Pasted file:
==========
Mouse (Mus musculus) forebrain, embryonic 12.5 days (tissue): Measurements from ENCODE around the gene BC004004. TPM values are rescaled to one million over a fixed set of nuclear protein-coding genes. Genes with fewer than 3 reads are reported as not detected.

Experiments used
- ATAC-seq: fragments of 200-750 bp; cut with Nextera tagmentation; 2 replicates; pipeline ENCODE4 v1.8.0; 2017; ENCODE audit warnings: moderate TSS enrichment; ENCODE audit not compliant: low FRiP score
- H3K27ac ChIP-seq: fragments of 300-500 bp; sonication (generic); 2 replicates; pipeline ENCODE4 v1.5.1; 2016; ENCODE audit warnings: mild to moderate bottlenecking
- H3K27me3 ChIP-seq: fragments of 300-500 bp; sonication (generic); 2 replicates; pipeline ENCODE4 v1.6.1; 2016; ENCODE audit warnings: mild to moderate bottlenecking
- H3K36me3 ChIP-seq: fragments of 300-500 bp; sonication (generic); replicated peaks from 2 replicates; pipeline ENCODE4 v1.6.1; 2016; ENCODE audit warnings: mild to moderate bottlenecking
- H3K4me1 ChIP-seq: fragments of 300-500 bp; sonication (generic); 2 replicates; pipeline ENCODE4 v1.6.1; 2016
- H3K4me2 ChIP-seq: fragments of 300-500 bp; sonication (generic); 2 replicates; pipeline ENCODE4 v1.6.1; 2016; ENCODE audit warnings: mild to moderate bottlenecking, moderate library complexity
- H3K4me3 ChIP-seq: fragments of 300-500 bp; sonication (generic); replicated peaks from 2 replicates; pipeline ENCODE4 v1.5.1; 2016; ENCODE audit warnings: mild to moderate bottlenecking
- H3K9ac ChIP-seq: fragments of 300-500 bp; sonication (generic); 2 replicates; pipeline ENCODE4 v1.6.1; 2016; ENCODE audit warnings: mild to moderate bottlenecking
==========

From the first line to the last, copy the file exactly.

Mouse (Mus musculus) forebrain, embryonic 12.5 days (tissue): Measurements from ENCODE around the gene BC004004. TPM values are rescaled to one million over a fixed set of nuclear protein-coding genes. Genes with fewer than 3 reads are reported as not detected.

Experiments used
- ATAC-seq: fragments of 200-750 bp; cut with Nextera tagmentation; 2 replicates; pipeline ENCODE4 v1.8.0; 2017; ENCODE audit warnings: moderate TSS enrichment; ENCODE audit not compliant: low FRiP score
- H3K27ac ChIP-seq: fragments of 300-500 bp; sonication (generic); 2 replicates; pipeline ENCODE4 v1.5.1; 2016; ENCODE audit warnings: mild to moderate bottlenecking
- H3K27me3 ChIP-seq: fragments of 300-500 bp; sonication (generic); 2 replicates; pipeline ENCODE4 v1.6.1; 2016; ENCODE audit warnings: mild to moderate bottlenecking
- H3K36me3 ChIP-seq: fragments of 300-500 bp; sonication (generic); replicated peaks from 2 replicates; pipeline ENCODE4 v1.6.1; 2016; ENCODE audit warnings: mild to moderate bottlenecking
- H3K4me1 ChIP-seq: fragments of 300-500 bp; sonication (generic); 2 replicates; pipeline ENCODE4 v1.6.1; 2016
- H3K4me2 ChIP-seq: fragments of 300-500 bp; sonication (generic); 2 replicates; pipeline ENCODE4 v1.6.1; 2016; ENCODE audit warnings: mild to moderate bottlenecking, moderate library complexity
- H3K4me3 ChIP-seq: fragments of 300-500 bp; sonication (generic); replicated peaks from 2 replicates; pipeline ENCODE4 v1.5.1; 2016; ENCODE audit warnings: mild to moderate bottlenecking
- H3K9ac ChIP-seq: fragments of 300-500 bp; sonication (generic); 2 replicates; pipeline ENCODE4 v1.6.1; 2016; ENCODE audit warnings: mild to moderate bottlenecking